Zack opens this episode at home alone with Matt, who has turned into a vampire and promptly tries to kill him. This is a traumatic scene for Zack, as you'd expect, and he's somewhat unexpectedly comforted by Setrakian, who himself went through major trauma at a very young age. Their friendship is believable, because they are both slight outsiders to the rest of the characters, but it also could serve as a helpful plot point for the show. By talking to Zack, Setrakian can explain subtle aspects of the show to the audience with more precision, without it feeling like the show is talking down to its viewers. Kids are perfect receptacles for exposition.
Former lovers: Kelly and Matt (RIP)
Kelly's disappeared as the episode begins, which is probably good, as her boyfriend has succumbed to the vampire virus. (Presumably, he was infected at work during the eclipse a few weeks ago.) It's actually kind of funny how much the show has gone out of its way to make Matt this demonized figure in the characters' lives. Yes, he's the man who's with Eph's wife as the show begins, which means he's in a natural position of opposition, but the show did basically nothing to explain who he was beyond "obstacle."
That makes it a little disappointing that he was just turned into a vampire for the other characters to kill. Yes, the disposal of his body allowed for some nice moments, but it would have been good to get to know Matt at all, beyond simply understanding that he's the guy standing in the way of Eph and Kelly getting back together.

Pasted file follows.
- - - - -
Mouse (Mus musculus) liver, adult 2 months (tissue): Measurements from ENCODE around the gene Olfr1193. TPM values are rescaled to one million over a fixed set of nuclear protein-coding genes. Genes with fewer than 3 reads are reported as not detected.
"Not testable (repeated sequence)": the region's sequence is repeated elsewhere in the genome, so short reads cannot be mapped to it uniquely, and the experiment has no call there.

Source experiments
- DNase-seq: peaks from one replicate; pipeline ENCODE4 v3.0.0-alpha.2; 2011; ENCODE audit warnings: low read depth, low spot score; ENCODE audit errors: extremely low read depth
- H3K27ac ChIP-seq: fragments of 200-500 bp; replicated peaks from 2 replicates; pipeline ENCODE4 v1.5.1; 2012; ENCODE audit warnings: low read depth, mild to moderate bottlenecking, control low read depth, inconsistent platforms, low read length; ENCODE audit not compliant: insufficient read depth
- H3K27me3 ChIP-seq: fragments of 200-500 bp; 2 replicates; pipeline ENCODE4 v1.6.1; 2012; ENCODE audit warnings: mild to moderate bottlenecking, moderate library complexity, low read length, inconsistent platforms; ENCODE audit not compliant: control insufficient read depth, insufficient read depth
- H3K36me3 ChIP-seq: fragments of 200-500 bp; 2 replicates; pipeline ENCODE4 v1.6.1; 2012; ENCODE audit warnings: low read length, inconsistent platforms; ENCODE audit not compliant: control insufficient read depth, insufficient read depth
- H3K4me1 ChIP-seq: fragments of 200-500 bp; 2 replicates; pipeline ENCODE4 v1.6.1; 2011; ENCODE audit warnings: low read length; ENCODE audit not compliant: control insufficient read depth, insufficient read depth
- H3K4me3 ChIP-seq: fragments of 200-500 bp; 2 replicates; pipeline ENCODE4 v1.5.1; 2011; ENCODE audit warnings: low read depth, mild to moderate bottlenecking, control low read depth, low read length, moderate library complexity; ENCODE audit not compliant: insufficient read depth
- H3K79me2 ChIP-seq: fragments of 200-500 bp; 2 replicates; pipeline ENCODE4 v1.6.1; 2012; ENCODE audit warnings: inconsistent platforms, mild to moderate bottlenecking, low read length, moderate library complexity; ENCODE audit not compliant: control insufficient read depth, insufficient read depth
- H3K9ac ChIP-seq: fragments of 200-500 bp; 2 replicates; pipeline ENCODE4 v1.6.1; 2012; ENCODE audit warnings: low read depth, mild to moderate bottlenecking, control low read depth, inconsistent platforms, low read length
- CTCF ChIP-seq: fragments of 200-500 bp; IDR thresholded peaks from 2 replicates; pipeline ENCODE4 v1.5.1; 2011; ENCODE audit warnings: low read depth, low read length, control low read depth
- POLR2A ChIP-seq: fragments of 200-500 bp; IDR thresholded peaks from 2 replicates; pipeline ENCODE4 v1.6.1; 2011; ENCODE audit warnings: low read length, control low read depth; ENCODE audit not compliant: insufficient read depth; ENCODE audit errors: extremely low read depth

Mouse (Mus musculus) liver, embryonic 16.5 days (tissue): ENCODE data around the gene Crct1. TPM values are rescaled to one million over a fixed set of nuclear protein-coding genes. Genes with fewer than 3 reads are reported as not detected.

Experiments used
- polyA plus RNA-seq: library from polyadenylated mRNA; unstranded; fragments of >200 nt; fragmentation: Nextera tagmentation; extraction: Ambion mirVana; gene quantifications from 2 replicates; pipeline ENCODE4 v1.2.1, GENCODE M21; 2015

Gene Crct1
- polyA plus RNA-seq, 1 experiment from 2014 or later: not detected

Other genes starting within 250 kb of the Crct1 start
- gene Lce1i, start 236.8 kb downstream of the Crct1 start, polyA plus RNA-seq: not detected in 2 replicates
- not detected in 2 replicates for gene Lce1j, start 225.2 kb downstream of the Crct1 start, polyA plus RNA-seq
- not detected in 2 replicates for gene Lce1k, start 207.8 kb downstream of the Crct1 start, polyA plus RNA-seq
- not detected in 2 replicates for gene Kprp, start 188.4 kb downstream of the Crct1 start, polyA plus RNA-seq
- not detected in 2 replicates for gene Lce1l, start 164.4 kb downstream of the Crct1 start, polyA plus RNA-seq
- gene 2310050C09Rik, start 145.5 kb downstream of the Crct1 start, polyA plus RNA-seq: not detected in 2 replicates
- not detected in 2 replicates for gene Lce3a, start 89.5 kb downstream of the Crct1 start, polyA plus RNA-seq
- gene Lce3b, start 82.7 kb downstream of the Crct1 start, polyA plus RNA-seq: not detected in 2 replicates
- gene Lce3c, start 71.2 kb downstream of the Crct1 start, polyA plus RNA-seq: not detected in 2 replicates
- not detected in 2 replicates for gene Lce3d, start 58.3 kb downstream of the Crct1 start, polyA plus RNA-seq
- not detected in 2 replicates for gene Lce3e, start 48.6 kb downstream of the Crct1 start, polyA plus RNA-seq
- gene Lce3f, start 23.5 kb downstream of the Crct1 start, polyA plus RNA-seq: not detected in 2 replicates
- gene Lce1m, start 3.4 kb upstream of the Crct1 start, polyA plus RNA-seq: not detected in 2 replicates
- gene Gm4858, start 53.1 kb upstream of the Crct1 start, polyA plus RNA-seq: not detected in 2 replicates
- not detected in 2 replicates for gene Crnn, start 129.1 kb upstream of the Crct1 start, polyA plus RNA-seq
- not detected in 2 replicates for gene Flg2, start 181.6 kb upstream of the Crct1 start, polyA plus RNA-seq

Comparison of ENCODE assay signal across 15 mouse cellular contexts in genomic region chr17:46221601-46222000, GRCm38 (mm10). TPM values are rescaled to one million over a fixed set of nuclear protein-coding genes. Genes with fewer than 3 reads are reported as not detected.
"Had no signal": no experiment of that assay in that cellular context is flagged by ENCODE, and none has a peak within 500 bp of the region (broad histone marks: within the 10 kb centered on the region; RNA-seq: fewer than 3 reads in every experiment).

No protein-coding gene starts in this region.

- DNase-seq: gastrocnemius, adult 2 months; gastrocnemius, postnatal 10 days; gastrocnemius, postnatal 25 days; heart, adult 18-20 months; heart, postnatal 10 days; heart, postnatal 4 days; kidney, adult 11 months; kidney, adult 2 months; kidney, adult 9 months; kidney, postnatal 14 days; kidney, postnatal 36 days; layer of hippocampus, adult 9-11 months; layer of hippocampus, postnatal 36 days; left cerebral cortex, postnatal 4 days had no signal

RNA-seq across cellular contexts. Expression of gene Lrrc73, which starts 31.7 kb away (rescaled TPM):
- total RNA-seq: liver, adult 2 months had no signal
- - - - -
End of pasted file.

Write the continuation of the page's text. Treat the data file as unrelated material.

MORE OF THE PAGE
Former BFFs: Gus and Felix (RIP)
It's been a couple of weeks since we saw Gus, but Felix's metamorphosis into a vampire has apparently proceeded apace. (One thing that doesn't quite track on this show is why it takes so long for some people to become vamps yet seems to happen very quickly for others. It would be nice to get explanation on this.) The friendship between the two was pretty obviously headed to this point from the moment Felix was introduced, but that doesn't make it any less painful to watch as Gus has to kill his friend — who is no longer his friend.
As a bonus, the show is getting a real flair for putting characters in danger in enclosed spaces and putting Felix in with a bunch of other characters being moved from one prison to another in the back of a van is a neat bit of business. Felix was another character who was obvious vampire fodder from the first, but at least he went out in style.
Man and god: Eichorst and the Master
This episode is worth it just for the final scene, where a broken Eichorst (in flashback) is finally made a vampire after all of his service to the Master. We were probably supposed to get a huge charge out of seeing the Master's face for the first time, but a) he had just another vampire face and b) the character hasn't been around all that often, meaning it's hard to get too excited about him.
But there was a real, religious fervor to the sequence where the Master slit open Eichorst's wrist, then cut open his own, allowing a long, terrifying worm to slide out of his decrepit bloodstream and into Eichorst's still-human one. The best moments in this show have an almost terrified awe of the vampires, and this was definitely one of those. The hushed reverence Eichorst had for the Master did far more to make him an interesting villain than any discussion of his secret backstory could.